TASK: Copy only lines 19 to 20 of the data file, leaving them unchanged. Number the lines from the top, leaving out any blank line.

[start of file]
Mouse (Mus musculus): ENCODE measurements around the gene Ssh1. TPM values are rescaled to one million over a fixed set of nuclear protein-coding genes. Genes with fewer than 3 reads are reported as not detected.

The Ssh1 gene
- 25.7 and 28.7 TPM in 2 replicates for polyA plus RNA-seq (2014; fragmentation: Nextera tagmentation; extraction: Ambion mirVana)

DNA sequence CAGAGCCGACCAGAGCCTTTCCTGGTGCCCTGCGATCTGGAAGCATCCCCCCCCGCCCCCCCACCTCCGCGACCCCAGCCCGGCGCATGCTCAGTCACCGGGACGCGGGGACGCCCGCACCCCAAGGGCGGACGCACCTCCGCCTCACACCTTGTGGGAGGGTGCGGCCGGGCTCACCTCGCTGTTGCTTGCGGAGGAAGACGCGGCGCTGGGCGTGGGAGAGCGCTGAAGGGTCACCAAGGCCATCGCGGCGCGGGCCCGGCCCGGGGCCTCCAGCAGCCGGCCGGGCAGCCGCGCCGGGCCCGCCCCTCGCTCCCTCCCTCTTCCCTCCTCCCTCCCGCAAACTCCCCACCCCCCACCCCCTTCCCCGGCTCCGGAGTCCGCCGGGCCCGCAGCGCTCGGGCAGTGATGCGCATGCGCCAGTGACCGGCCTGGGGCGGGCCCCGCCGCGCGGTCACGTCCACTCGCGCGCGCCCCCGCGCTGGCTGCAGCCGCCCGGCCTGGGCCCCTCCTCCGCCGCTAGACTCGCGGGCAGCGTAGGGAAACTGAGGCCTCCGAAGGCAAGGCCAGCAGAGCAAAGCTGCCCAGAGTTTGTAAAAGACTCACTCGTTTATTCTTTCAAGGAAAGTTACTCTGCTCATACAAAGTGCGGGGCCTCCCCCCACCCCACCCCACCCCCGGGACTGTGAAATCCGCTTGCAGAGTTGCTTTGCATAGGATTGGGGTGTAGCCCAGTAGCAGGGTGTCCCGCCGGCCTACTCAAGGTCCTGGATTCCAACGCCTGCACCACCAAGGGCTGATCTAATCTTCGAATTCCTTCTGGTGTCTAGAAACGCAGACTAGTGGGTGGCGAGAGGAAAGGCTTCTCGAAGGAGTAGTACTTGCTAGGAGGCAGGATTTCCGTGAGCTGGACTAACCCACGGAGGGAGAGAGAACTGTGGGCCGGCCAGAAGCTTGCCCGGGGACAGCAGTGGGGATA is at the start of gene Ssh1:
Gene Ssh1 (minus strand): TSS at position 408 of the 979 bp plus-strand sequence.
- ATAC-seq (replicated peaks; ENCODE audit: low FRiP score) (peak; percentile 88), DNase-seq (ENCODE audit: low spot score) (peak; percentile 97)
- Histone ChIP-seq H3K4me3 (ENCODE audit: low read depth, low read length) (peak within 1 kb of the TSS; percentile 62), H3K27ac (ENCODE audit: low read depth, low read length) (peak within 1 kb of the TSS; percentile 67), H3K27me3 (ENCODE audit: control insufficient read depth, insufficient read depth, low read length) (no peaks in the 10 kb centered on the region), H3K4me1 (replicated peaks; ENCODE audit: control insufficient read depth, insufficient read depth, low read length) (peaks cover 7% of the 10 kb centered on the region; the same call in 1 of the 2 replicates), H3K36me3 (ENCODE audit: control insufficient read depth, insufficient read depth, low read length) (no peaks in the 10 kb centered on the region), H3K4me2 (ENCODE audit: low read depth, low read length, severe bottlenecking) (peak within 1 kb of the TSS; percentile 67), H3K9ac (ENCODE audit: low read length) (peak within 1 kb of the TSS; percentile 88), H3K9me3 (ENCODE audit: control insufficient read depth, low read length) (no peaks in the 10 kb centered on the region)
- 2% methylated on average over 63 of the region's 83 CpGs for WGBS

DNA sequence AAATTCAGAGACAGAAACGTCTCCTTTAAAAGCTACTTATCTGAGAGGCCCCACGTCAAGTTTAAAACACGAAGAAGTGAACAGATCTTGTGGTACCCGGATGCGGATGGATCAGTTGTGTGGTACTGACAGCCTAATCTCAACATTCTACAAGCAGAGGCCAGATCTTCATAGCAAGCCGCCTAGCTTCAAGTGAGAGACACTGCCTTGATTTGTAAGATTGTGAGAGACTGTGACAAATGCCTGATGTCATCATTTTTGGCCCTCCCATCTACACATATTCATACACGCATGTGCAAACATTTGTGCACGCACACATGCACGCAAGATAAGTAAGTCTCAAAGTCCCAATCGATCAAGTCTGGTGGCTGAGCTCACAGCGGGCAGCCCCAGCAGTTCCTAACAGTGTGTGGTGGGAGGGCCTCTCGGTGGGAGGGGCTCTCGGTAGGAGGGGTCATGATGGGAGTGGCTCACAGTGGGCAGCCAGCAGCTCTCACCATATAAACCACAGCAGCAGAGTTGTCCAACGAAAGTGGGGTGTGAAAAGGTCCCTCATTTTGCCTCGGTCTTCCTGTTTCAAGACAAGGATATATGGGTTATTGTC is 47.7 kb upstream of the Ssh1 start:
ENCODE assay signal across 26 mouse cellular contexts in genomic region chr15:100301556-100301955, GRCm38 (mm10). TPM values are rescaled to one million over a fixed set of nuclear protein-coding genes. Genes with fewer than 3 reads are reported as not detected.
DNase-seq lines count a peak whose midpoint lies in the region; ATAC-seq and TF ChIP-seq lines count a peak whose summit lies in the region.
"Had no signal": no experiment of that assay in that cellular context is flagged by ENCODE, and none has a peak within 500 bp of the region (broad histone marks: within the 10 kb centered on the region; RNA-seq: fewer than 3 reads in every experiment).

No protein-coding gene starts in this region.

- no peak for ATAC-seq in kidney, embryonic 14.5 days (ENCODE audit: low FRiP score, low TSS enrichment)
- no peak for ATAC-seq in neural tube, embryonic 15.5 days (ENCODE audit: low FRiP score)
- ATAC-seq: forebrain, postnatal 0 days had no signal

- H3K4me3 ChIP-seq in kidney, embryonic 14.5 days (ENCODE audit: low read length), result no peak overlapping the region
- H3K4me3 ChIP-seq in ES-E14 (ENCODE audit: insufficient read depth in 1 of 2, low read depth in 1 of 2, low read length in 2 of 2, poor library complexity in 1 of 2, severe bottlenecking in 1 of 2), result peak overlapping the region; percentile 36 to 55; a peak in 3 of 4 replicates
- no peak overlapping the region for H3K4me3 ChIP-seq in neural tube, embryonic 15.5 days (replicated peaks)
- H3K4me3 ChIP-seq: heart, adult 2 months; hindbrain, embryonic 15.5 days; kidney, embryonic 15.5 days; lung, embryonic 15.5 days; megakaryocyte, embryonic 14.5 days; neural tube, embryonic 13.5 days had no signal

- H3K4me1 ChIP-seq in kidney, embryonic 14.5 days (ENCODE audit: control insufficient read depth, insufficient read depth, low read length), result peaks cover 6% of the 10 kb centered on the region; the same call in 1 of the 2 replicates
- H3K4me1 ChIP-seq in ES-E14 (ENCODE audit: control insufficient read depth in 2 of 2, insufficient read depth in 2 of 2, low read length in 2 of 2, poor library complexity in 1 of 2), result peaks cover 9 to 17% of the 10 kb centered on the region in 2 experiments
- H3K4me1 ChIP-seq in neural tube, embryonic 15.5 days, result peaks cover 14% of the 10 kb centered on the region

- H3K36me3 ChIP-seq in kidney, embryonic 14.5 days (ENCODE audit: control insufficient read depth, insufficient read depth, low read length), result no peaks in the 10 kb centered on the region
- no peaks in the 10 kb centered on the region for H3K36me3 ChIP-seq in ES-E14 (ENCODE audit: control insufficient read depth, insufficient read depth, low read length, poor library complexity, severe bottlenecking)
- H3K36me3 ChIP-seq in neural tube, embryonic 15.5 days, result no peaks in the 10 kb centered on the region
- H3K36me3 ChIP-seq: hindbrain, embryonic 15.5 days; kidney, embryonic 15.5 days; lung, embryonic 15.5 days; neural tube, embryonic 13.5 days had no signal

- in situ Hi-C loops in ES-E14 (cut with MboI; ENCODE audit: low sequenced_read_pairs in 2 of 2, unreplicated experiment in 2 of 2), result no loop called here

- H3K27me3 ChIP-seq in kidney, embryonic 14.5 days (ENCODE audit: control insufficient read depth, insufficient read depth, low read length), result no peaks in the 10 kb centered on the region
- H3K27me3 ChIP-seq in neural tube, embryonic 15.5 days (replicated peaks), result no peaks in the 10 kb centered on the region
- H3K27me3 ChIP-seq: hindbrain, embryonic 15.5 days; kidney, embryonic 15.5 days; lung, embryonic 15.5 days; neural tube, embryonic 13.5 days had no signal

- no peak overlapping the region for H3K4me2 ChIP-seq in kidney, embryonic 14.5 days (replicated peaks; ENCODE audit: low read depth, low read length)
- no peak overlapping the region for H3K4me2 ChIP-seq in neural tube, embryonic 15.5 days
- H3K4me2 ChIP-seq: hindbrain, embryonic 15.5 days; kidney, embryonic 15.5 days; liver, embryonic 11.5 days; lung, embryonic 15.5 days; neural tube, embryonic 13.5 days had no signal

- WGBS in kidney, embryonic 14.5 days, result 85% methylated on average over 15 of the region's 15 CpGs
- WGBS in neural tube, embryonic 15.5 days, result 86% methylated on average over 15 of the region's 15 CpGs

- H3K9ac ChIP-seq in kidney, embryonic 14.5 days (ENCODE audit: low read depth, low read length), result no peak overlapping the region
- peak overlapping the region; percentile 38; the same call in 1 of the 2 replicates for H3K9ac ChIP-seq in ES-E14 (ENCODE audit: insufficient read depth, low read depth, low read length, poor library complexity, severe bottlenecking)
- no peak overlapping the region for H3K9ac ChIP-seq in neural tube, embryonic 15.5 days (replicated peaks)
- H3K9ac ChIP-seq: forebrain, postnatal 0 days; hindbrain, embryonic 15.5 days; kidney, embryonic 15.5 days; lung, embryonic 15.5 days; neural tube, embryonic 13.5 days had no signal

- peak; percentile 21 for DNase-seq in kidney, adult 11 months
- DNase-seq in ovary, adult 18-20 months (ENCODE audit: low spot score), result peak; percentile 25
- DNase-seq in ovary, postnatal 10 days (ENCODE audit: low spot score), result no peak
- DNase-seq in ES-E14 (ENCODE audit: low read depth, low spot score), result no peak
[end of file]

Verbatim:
- no peak overlapping the region for H3K4me3 ChIP-seq in neural tube, embryonic 15.5 days (replicated peaks)
- H3K4me3 ChIP-seq: heart, adult 2 months; hindbrain, embryonic 15.5 days; kidney, embryonic 15.5 days; lung, embryonic 15.5 days; megakaryocyte, embryonic 14.5 days; neural tube, embryonic 13.5 days had no signal